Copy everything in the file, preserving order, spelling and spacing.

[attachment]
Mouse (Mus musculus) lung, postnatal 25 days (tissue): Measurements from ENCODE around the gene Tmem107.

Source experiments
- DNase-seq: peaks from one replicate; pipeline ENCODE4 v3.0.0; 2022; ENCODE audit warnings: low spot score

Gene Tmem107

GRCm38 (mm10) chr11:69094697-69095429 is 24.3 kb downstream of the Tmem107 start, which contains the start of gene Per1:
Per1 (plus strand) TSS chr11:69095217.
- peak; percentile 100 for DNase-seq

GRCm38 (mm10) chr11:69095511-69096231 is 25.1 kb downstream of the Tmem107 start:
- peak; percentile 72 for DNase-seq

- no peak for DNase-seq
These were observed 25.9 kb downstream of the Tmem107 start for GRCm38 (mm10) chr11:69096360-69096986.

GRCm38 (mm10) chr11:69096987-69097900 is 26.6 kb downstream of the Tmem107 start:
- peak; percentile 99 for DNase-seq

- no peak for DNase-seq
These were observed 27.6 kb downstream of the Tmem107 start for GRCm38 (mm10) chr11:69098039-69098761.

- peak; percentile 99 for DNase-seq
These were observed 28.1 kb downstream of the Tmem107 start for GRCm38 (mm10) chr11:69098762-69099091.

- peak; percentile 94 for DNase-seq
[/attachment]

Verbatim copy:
Mouse (Mus musculus) lung, postnatal 25 days (tissue): Measurements from ENCODE around the gene Tmem107.

Source experiments
- DNase-seq: peaks from one replicate; pipeline ENCODE4 v3.0.0; 2022; ENCODE audit warnings: low spot score

Gene Tmem107

GRCm38 (mm10) chr11:69094697-69095429 is 24.3 kb downstream of the Tmem107 start, which contains the start of gene Per1:
Per1 (plus strand) TSS chr11:69095217.
- peak; percentile 100 for DNase-seq

GRCm38 (mm10) chr11:69095511-69096231 is 25.1 kb downstream of the Tmem107 start:
- peak; percentile 72 for DNase-seq

- no peak for DNase-seq
These were observed 25.9 kb downstream of the Tmem107 start for GRCm38 (mm10) chr11:69096360-69096986.

GRCm38 (mm10) chr11:69096987-69097900 is 26.6 kb downstream of the Tmem107 start:
- peak; percentile 99 for DNase-seq

- no peak for DNase-seq
These were observed 27.6 kb downstream of the Tmem107 start for GRCm38 (mm10) chr11:69098039-69098761.

- peak; percentile 99 for DNase-seq
These were observed 28.1 kb downstream of the Tmem107 start for GRCm38 (mm10) chr11:69098762-69099091.

- peak; percentile 94 for DNase-seq